In this episode, Maxinne Connolly-Panagopoulus discusses the range of Dr. Carmen Celestini's work on religious conspiracy theories, Christian apocalyptic thought its impacts on the American political system. and tracks some of the parallels between early and modern conspiracy theories. They cover early grassroots movements such as the Anti-Masonic Party and the Know Nothings, who sought to fight against what they perceived as a threat to Christian values from a New World Order. This is paralleled to QAnon and current theories which hold a similar distrust of the government, the media and beliefs of a Satanic New World Order. We then move to discuss The John Birch Society and how their form of improvisational conspiracism linked to contemporary right-wing mobilisation and the Christian Identity Organisation. Threaded throughout our discussion, we ask explore the motivations for joining such a movement and what keeps people there despite moving targets and failed prophecies. Finally, Carmen describes the state of the field of conspiracy movements today, and where she sees it going in the future.
In the first Discourse! episode of the new season, RSP co-founder David Robertson is joined by Ting Guo and Jacob Barrett to discuss three stories in which classification matters. In the first, they look at the recent New York Times article which asks explicitly, "What counts as religion?" when it comes to vaccine resistance. In the second, they discuss how religious groups from conservative Jews to the Satanic Temple are challenging Texas' abortion ban. In the third, they discuss how the image of Muslim women and the supposed religious nature of misogyny and authoritarianism plays into how states like Afghanistan are portrayed and managed by European and American powers.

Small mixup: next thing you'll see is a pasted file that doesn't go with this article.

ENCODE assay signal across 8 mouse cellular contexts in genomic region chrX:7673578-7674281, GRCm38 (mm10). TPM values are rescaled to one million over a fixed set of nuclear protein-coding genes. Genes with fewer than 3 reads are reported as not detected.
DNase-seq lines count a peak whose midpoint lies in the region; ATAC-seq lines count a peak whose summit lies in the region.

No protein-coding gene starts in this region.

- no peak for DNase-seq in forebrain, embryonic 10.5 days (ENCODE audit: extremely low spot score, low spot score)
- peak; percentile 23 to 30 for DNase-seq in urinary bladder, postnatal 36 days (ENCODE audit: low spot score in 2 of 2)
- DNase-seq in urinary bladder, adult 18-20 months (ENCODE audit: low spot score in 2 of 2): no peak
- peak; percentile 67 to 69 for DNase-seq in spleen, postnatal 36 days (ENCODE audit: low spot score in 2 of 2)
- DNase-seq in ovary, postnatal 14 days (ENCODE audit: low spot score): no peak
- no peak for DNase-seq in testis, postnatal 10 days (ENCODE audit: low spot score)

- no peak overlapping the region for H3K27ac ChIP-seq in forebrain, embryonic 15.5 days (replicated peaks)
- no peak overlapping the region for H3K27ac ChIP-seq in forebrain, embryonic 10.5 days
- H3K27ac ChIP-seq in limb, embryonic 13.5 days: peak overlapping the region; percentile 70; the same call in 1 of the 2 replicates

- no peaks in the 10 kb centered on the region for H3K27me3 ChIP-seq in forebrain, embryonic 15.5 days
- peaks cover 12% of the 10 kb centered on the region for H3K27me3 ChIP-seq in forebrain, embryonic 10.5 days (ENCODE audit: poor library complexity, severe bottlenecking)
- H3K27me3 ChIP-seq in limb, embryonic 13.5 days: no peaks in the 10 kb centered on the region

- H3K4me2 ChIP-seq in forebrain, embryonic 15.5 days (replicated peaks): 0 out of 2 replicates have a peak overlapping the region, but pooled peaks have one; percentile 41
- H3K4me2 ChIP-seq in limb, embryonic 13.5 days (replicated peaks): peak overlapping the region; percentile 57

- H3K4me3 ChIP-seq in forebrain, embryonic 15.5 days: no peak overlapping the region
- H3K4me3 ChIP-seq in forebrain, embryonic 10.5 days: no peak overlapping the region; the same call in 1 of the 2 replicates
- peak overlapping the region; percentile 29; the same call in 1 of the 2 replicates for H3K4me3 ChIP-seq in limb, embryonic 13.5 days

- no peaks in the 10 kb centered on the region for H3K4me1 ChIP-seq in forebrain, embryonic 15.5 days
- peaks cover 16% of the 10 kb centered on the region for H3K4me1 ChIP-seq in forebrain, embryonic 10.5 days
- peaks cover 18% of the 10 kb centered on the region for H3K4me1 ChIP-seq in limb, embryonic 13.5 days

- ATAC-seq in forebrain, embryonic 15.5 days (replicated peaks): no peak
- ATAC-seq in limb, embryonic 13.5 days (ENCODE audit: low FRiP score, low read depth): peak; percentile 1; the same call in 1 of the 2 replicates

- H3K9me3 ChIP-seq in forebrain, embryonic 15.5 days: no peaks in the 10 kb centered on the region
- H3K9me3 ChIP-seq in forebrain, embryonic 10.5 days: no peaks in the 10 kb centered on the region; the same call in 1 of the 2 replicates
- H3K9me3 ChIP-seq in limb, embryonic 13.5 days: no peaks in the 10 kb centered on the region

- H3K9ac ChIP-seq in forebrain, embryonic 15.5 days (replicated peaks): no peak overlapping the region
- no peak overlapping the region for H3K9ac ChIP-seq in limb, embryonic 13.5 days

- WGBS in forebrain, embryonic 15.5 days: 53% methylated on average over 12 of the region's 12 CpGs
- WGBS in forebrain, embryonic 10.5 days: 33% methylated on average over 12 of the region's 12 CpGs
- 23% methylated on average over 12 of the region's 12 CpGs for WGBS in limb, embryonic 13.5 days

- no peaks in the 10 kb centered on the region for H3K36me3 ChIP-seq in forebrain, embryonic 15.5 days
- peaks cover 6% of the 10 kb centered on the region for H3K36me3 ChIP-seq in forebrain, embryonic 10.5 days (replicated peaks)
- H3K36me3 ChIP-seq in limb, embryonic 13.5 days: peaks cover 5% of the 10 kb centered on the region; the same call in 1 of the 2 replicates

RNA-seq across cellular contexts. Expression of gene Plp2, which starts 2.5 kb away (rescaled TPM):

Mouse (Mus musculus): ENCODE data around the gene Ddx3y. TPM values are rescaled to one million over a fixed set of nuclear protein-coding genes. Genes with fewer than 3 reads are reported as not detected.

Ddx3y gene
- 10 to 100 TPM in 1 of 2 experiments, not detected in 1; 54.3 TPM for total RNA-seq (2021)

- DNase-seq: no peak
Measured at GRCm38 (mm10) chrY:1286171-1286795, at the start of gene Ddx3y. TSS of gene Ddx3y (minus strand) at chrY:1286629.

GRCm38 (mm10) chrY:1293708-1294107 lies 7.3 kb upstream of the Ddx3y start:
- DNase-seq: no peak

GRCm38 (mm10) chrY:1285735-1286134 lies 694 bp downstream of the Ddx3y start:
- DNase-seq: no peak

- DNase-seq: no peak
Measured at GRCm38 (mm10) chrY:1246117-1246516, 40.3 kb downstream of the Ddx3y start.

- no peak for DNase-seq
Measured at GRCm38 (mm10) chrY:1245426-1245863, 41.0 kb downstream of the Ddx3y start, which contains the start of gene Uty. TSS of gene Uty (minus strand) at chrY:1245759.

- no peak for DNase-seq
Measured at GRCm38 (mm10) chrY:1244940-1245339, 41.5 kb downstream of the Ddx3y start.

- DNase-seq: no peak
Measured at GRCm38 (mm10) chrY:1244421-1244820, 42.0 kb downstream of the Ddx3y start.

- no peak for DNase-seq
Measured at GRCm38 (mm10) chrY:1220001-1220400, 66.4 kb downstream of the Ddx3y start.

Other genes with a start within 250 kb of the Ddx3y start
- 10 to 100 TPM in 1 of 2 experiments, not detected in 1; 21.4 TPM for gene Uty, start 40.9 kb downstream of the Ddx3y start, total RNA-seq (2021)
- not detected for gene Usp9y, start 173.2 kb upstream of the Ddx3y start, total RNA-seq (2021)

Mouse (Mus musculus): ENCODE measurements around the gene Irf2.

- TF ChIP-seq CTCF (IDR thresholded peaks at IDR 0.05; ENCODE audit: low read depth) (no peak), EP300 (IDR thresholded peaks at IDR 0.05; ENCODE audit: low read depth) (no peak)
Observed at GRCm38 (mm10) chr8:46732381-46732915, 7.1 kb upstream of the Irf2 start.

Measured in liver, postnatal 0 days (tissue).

In this episode, Dr. Mitsutoshi Horii joins RSP co-editor Andie Alexander to discuss his recent book The Category of 'Religion' in Contemporary Japan: Shūkyō & Temple Buddhism (Palgrave Macmillan 2018). What is 'religion'? How and when did this term emerge in contemporary Japan? Tune in to learn more about how the classification of Temple Buddhism as religion is used in political, legal, and commercial contexts.
In this episode, Dan Gorman speaks with Christopher Cantwell and Kristian Petersen about their anthology Digital Humanities and Research Methods in Religious Studies (2021), which is part of DeGruyter's "Introductions to Digital Humanities—Religion" series. They discuss the ethics and management of ongoing Digital Humanities projects, the opportunities afforded by mapping technology for understanding religious life, and the question of whether digital projects are recognized as genuine scholarship.
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